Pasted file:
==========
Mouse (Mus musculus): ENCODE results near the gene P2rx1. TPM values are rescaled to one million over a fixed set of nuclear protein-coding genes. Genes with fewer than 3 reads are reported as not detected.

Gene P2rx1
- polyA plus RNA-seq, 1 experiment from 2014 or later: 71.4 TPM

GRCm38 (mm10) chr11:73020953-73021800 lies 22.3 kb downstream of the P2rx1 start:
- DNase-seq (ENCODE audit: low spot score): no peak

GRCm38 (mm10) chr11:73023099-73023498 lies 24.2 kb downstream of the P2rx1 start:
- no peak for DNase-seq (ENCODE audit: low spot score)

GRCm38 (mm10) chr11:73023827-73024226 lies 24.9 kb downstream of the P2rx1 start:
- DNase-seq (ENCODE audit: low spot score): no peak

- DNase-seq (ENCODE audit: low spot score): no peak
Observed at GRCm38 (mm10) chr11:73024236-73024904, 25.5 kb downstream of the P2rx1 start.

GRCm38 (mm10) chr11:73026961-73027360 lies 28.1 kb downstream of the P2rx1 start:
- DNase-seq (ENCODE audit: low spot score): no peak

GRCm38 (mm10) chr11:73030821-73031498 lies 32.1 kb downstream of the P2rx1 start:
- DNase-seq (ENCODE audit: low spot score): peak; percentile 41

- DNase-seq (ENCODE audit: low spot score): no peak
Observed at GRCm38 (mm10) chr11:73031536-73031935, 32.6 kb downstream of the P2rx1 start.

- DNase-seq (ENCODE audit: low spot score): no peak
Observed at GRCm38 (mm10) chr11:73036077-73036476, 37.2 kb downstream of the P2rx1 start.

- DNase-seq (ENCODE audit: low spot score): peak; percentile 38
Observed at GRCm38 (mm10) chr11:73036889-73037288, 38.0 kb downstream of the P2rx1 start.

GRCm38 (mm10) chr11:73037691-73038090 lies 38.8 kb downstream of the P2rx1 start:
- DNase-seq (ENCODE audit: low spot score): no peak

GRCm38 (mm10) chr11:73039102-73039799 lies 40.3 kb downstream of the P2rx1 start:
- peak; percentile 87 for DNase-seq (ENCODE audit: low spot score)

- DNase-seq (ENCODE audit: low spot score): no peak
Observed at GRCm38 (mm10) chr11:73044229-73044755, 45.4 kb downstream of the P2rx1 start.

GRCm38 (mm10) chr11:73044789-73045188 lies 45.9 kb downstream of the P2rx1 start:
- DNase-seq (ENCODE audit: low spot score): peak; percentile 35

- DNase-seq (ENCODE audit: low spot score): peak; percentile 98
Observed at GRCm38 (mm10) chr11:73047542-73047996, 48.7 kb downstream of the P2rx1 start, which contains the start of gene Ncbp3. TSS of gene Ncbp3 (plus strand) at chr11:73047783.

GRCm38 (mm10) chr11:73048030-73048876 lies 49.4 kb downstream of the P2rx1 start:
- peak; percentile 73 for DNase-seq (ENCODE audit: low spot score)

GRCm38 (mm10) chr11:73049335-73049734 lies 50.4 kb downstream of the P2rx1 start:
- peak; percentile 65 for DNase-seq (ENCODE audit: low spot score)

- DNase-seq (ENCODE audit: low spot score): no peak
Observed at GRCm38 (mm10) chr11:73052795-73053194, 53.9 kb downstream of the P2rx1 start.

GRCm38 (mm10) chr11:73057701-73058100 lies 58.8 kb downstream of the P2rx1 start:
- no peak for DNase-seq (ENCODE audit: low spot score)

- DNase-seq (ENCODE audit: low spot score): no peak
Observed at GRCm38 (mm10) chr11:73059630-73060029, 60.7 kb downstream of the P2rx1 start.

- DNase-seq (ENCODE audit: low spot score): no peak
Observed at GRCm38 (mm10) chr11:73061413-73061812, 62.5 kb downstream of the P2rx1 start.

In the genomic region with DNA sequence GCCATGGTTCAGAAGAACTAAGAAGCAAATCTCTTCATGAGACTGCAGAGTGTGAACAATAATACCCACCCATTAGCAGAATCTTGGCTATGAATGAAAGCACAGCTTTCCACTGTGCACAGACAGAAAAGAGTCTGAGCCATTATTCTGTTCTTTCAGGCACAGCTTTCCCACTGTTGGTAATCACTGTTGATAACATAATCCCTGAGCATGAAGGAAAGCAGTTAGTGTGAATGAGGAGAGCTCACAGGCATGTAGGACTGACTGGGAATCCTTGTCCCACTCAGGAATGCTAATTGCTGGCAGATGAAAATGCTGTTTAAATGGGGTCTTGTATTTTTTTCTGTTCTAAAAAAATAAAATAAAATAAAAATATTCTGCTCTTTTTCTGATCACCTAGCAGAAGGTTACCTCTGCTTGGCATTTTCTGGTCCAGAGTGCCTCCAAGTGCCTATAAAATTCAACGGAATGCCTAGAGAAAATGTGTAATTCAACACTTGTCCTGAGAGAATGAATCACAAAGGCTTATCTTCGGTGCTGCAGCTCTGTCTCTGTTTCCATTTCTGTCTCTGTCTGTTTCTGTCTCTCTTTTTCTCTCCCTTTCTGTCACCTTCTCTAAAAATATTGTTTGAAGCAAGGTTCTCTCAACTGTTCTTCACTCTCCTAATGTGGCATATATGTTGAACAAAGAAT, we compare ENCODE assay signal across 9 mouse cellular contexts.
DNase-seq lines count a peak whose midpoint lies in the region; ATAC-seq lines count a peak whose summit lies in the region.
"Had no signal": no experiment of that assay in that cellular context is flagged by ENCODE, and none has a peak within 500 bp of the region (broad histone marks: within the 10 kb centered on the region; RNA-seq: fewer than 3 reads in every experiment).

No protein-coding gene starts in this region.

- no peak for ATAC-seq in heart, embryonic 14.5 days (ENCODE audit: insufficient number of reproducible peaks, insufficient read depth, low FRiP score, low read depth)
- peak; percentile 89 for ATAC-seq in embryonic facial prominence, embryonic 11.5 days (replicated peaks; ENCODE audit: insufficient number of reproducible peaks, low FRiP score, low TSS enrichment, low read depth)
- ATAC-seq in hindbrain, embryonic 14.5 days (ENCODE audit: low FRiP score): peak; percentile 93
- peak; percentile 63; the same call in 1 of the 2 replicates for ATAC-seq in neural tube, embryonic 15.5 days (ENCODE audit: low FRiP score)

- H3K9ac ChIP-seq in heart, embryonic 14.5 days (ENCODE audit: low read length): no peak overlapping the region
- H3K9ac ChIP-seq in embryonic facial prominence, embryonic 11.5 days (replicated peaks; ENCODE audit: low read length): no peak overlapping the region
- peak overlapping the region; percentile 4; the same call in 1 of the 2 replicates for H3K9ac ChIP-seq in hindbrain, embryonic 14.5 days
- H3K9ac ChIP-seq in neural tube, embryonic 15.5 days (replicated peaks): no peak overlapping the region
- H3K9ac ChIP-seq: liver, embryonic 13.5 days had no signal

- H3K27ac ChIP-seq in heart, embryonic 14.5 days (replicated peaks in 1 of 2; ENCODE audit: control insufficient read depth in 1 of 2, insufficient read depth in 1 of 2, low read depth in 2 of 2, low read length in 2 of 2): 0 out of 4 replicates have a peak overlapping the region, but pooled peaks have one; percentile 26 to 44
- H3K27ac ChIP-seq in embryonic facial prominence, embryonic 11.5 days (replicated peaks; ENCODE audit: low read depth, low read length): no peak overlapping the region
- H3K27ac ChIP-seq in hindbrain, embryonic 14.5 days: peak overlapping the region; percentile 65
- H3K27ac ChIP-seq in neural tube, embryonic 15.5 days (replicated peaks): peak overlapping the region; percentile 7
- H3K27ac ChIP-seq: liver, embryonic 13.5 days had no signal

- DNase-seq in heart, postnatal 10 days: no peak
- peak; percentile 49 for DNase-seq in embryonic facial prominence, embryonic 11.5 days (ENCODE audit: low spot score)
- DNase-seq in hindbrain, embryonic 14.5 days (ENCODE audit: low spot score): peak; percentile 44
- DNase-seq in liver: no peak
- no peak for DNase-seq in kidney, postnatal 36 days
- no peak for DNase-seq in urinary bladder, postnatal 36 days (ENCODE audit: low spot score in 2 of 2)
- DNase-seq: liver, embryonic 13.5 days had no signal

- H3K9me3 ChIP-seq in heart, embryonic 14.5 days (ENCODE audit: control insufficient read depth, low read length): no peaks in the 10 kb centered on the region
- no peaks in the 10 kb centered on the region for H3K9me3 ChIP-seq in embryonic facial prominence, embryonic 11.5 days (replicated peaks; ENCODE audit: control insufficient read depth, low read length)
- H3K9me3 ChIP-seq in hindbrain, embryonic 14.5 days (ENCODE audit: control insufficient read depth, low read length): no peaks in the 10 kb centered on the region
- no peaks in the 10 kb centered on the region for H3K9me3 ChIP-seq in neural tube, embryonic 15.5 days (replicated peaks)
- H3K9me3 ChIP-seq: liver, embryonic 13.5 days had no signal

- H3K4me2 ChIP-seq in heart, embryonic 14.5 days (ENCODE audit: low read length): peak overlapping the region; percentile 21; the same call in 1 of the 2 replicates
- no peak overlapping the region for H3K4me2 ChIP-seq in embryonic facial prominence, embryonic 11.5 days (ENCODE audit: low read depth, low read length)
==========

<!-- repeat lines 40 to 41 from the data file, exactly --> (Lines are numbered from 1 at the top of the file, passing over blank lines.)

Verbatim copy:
- DNase-seq (ENCODE audit: low spot score): no peak
Observed at GRCm38 (mm10) chr11:73059630-73060029, 60.7 kb downstream of the P2rx1 start.